On 27th March (previous article) the Association of Recruitment Consultancies (ARC) reported that it had written to all MPs concerning the new IR35 public sector rules, heavily  criticising the measures. ARC now reports that the Treasury Select Committee is due to publish the letter as evidence in respect of controversial aspects contained in the Finance Bill 2017.

“Our intention as we reported in March was to ensure that MPs recognised the problems we identified, not only in relation to the new online tool but also in respect of some fundamental points of principle” said Adrian Marlowe Chairman of ARC.

“The approach taken by HMRC and the Treasury in taxing self employed contractors in the way set out, increasing tax levels, imposing administrative and cost burdens on already hard pressed public authorities, confusing employment income with company invoices, and introducing consequent VAT anomalies, is not the correct way to address IR35 tax avoidance perceived by HMRC or public sector off payroll arrangements. We asked MPs to seek removal of the measures from the Finance Bill and for a wholesale review to be undertaken.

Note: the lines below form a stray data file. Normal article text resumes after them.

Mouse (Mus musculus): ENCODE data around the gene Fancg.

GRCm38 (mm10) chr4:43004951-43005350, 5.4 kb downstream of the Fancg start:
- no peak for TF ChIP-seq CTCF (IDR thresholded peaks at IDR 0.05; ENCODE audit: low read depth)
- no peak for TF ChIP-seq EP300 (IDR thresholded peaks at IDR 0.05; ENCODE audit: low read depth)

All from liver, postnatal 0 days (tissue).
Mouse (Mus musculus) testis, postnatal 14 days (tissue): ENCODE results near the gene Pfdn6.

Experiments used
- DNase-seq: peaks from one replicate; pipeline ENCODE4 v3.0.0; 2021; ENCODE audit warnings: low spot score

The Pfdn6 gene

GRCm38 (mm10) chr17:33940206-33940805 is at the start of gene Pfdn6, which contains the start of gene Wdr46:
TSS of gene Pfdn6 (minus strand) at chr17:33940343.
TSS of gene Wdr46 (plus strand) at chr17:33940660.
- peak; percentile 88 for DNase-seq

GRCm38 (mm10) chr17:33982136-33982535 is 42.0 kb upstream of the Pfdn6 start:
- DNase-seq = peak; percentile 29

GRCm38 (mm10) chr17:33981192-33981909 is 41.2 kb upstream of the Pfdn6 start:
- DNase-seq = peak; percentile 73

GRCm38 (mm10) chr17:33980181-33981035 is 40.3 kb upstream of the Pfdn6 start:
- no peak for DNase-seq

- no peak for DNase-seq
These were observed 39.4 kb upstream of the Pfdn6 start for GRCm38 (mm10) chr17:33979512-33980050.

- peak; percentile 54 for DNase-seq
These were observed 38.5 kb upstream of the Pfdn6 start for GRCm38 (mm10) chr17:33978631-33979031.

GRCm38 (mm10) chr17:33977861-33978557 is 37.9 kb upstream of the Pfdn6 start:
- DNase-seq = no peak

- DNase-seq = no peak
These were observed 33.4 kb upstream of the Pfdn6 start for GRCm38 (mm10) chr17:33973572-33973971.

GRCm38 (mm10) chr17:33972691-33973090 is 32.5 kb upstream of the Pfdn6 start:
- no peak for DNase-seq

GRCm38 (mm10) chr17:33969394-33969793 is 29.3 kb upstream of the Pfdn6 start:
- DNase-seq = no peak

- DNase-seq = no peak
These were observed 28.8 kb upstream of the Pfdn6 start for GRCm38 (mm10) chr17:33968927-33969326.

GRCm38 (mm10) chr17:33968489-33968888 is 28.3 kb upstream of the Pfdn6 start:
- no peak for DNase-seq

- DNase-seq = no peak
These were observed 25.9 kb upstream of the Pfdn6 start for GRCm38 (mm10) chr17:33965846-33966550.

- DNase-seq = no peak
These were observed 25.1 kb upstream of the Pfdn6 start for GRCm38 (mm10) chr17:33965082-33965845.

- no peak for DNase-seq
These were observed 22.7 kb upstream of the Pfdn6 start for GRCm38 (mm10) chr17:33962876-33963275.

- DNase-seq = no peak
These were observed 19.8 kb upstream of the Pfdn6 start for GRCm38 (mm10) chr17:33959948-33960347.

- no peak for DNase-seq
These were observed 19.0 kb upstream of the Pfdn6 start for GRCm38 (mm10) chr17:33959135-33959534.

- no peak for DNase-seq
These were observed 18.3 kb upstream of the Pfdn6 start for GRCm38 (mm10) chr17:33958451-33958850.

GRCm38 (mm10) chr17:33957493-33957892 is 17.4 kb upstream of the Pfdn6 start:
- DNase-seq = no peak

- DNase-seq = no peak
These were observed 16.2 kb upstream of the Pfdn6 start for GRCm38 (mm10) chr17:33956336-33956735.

“Today I have been told by a representative of the Treasury Select Committee that the Committee had planned to use our letter as evidence in a formal enquiry concerning controversial aspects of the Finance Bill. However because of the election announcement that enquiry is not now proceeding. All the same, the Committee will publish ARC’s letter as evidence for MPs to consider when reviewing this aspect of the Finance Bill next week.”

The new IR35 rules are proposed in the Finance Bill to be included as Chapter 10 ITEPA 2003. ARC is informed that the Bill is due for a final reading in the House of Commons next Tuesday 25th April.

Marlowe concluded “we welcome the Select Committee’s action. We have done everything in our power to draw this issue to the attention of our elected representatives. It is now up to them whether to exclude the measures out or not.  I sincerely hope that a positive result emerges not least given the precedent that the measures, if allowed to proceed, could set for the private sector, and ultimately the principle of flexibility in the UK labour market.